Date of Award


Degree Type


Degree Name

Master of Arts (MA)



First Advisor

Eddy Nahmias

Second Advisor

Sebastian Rand


Christian List argues that three requirements are “jointly necessary and sufficient” for free will: intentional agency, alternative possibilities, and causal control. In contrast, I argue that List’s accounts of intentional agency and alternative possibilities do not adequately explain how an agent has free will. Specifically, I argue that if an agent has free will, then it must also have phenomenality; because phenomenality determines the propositional contents of an agent’s intentional states. I demonstrate that List’s analysis of free will brackets phenomenality and, as such, an agent on his account may find itself in a permanent state of “choice paralysis,” a state in which it lacks the ability to choose due to the indeterminate content of its intentional states. I conclude by suggesting that philosophers must adopt methodologies derived from both the third- and first-person perspectives in order to adequately explain how an agent with free will interacts with the environment.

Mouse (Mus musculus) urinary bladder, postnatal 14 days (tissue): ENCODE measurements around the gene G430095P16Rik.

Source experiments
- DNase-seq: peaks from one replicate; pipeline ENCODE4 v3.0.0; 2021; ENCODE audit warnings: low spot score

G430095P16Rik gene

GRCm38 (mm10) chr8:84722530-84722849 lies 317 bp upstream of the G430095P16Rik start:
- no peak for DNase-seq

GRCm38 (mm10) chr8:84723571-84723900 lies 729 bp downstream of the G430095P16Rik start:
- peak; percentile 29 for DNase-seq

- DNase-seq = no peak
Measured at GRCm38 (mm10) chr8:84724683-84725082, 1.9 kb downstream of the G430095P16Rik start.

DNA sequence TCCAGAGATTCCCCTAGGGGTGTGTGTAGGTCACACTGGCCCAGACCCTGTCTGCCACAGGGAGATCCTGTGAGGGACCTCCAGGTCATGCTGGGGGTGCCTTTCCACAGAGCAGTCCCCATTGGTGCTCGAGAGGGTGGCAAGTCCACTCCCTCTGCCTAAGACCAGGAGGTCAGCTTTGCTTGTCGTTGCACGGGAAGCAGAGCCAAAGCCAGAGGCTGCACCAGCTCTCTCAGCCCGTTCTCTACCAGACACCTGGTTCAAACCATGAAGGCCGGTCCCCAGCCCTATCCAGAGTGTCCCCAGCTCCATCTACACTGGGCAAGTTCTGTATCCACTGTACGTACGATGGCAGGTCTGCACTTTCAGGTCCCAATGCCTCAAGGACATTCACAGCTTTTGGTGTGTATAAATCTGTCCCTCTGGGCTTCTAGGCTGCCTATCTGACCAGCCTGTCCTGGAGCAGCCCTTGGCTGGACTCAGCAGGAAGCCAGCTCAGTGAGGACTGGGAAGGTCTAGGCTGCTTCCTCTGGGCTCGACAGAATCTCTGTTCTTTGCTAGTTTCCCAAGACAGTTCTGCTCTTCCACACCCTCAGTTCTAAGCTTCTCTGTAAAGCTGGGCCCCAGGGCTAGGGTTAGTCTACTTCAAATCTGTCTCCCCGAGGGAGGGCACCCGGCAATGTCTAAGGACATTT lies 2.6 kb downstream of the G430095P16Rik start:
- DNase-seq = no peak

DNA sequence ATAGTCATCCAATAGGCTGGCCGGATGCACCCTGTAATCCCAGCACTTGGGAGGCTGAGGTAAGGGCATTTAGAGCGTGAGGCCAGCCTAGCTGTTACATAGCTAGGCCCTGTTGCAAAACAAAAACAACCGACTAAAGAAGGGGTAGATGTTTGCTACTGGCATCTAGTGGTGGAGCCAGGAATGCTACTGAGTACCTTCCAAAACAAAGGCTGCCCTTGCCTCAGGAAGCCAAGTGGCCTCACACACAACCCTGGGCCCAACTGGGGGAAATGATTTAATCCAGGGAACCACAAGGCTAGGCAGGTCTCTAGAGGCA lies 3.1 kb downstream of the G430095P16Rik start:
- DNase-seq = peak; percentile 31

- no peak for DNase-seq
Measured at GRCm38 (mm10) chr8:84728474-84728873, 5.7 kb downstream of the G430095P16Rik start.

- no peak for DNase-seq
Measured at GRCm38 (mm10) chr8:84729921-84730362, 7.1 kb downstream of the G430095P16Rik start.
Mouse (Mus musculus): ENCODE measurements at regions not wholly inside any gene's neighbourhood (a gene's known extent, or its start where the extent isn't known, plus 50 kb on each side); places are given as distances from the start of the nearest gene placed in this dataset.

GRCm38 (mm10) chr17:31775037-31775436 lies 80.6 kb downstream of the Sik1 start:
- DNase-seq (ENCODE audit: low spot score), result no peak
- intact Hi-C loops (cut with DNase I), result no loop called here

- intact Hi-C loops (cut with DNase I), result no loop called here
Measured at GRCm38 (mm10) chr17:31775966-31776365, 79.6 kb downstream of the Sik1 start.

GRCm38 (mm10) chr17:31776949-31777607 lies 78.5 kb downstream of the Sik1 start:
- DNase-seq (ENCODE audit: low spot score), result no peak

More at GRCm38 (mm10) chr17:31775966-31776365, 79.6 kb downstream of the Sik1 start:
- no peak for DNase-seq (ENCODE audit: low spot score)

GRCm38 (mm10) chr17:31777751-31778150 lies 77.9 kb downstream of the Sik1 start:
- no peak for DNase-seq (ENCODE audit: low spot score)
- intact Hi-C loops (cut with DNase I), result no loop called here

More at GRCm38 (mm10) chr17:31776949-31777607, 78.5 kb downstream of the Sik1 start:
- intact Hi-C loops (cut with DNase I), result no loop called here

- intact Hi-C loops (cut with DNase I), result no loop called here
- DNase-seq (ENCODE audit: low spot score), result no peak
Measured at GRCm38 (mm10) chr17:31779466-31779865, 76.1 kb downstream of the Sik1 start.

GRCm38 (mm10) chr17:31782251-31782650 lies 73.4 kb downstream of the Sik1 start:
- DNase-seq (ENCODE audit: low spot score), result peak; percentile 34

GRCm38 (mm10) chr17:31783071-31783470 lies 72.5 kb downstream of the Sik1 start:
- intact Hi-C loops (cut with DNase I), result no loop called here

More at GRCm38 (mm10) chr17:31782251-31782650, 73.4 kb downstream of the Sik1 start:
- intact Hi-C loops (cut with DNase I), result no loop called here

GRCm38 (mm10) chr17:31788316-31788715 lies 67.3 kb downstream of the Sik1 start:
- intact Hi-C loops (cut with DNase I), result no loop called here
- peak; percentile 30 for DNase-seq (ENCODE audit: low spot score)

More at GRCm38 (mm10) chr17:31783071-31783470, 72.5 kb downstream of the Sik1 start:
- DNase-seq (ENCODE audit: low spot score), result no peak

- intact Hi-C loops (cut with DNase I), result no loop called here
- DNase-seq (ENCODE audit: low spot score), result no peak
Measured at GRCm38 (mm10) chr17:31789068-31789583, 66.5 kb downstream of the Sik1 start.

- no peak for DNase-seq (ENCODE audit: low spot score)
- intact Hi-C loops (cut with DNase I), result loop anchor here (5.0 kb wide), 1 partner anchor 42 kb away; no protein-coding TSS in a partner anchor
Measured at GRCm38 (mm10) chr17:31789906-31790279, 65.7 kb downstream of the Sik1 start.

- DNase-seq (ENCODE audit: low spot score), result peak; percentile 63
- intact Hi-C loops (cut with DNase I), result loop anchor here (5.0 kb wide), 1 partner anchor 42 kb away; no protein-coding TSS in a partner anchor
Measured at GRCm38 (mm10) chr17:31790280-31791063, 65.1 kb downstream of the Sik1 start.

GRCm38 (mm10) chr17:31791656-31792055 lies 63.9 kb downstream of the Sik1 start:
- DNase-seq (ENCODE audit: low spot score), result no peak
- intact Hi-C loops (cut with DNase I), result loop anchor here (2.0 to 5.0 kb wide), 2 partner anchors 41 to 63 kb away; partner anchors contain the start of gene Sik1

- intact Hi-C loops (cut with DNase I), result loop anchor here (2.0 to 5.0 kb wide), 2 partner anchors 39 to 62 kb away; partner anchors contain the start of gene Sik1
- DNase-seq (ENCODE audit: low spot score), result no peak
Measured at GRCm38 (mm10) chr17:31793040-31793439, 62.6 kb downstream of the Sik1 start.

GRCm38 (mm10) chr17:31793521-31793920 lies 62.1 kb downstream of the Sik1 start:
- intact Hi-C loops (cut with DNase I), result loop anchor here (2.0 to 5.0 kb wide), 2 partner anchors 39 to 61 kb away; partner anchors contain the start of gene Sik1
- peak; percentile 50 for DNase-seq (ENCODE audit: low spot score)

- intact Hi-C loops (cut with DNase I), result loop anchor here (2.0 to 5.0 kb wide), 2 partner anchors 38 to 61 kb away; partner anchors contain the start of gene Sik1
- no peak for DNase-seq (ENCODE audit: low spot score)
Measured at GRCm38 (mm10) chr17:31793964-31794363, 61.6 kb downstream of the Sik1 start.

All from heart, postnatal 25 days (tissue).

File Upload Confirmation